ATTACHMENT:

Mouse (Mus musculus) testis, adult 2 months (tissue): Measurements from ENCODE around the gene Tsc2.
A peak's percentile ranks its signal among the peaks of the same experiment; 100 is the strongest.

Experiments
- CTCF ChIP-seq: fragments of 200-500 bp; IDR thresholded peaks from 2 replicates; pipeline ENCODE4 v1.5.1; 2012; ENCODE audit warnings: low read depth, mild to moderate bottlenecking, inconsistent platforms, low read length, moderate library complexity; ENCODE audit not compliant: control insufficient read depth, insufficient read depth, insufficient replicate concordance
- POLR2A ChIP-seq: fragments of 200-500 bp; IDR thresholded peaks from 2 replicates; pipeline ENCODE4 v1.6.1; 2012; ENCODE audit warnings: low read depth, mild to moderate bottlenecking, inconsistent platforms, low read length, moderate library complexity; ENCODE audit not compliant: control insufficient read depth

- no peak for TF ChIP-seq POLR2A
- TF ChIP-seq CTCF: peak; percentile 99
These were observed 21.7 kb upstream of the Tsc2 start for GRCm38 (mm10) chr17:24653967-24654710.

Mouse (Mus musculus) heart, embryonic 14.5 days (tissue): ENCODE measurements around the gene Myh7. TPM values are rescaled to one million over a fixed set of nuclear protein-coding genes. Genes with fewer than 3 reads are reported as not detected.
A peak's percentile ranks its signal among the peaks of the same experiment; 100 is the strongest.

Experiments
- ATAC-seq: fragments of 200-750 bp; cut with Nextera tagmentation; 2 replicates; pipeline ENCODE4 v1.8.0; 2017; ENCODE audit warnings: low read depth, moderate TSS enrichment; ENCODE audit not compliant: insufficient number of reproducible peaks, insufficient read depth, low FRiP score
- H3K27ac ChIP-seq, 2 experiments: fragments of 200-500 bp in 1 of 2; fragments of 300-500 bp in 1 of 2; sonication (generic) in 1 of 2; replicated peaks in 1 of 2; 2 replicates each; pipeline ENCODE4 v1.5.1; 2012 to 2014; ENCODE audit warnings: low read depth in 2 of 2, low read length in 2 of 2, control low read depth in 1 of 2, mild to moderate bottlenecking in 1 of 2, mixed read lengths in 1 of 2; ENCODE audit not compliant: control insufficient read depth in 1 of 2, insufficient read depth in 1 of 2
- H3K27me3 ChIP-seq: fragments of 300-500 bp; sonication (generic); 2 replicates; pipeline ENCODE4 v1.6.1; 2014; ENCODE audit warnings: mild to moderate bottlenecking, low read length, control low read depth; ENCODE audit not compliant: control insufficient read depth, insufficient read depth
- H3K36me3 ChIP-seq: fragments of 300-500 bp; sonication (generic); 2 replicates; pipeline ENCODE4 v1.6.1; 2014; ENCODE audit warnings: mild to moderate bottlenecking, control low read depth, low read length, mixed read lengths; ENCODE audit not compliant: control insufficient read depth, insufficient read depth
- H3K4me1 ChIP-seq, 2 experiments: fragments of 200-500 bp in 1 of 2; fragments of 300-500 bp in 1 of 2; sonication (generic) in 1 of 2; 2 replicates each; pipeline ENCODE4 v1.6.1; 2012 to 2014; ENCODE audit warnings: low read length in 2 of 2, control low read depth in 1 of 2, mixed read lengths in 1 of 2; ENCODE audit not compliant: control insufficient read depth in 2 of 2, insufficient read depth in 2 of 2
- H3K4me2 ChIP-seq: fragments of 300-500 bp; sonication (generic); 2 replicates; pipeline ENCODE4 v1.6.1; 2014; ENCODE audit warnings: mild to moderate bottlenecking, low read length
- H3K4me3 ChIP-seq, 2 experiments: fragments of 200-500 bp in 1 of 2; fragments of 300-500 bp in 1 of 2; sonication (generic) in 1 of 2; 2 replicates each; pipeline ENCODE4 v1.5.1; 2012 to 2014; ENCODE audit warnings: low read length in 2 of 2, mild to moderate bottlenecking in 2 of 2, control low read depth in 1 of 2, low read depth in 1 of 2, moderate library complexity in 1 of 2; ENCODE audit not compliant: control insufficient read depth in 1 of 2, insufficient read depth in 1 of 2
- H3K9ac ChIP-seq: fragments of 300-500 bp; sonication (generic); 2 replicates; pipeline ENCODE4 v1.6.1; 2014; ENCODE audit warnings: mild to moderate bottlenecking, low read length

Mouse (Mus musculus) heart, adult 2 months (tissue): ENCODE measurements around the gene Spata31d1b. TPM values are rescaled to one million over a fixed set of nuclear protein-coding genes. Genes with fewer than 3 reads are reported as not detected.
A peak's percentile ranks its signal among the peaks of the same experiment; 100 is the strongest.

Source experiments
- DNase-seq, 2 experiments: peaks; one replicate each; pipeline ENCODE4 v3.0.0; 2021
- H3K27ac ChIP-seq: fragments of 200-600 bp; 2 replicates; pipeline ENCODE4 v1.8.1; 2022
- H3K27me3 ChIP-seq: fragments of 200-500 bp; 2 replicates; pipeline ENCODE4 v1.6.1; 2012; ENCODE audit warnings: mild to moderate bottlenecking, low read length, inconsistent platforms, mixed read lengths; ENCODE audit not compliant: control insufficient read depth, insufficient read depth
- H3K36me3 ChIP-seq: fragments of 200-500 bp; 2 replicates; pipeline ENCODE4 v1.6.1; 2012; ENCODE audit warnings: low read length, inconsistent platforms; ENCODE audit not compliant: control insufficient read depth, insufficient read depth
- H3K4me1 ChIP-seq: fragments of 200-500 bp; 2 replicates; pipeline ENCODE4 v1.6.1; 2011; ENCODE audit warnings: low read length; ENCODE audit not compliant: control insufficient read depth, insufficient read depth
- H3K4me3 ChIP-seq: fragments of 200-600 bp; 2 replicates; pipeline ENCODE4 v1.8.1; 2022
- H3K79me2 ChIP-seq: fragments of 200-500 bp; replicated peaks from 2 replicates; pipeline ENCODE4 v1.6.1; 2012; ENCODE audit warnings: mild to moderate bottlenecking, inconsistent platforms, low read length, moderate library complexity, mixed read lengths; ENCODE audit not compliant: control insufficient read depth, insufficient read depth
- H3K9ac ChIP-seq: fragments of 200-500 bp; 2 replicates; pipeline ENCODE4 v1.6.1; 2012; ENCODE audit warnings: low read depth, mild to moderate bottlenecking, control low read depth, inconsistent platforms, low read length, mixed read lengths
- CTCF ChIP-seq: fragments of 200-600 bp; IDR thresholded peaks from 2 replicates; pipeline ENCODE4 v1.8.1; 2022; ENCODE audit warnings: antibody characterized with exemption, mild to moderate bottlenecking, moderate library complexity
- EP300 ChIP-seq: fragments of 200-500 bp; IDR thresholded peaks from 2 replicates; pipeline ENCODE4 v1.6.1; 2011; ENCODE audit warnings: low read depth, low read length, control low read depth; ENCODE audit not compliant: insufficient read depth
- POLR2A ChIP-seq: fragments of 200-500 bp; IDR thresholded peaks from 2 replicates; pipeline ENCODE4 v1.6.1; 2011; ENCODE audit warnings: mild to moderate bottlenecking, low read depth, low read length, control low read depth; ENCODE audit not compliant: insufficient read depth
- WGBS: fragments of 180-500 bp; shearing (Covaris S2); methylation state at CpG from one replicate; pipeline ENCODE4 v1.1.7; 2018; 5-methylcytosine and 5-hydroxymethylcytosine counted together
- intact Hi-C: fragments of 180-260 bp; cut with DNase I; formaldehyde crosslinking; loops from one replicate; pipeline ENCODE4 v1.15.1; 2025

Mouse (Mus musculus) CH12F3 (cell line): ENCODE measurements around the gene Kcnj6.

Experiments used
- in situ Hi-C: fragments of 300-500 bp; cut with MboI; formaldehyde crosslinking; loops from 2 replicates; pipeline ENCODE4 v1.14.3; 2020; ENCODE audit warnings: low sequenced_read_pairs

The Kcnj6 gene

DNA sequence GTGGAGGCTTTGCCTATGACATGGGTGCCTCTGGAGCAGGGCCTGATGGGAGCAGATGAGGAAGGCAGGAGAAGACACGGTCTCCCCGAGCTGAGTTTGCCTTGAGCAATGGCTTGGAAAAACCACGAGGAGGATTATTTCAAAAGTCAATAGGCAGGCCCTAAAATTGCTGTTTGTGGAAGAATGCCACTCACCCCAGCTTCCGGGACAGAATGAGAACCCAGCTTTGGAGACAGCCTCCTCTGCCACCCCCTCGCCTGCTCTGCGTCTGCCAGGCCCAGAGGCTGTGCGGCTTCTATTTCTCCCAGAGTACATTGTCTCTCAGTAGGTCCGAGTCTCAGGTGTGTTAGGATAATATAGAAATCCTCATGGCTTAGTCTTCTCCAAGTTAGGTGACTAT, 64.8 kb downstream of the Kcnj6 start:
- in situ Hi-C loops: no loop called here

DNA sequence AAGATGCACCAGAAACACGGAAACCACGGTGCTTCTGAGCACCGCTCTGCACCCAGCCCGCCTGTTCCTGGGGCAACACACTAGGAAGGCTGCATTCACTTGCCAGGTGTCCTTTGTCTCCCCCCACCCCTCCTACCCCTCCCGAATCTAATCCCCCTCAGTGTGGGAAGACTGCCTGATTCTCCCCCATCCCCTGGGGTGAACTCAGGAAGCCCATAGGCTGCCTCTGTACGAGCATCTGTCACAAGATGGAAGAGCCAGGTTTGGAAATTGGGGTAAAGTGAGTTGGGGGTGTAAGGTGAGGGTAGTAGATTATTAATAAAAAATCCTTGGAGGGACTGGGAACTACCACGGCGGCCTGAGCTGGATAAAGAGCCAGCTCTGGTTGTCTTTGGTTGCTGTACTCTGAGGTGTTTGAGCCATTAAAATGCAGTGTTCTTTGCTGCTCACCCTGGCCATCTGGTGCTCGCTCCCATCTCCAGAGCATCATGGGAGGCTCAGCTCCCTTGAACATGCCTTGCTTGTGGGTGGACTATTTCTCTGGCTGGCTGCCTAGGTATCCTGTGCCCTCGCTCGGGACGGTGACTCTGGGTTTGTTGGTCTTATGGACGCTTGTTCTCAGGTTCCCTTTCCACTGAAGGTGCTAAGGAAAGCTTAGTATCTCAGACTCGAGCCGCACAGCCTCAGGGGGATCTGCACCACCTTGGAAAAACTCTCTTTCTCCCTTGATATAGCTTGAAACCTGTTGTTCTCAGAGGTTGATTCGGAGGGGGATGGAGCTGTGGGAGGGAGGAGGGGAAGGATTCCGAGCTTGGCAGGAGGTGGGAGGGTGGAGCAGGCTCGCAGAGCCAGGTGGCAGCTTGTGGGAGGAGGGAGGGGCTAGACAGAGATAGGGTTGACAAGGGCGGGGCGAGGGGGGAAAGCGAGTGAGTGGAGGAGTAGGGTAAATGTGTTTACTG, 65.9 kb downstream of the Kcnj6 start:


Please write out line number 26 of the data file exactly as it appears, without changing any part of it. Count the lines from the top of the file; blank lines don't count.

- H3K36me3 ChIP-seq: fragments of 200-500 bp; 2 replicates; pipeline ENCODE4 v1.6.1; 2012; ENCODE audit warnings: low read length, inconsistent platforms; ENCODE audit not compliant: control insufficient read depth, insufficient read depth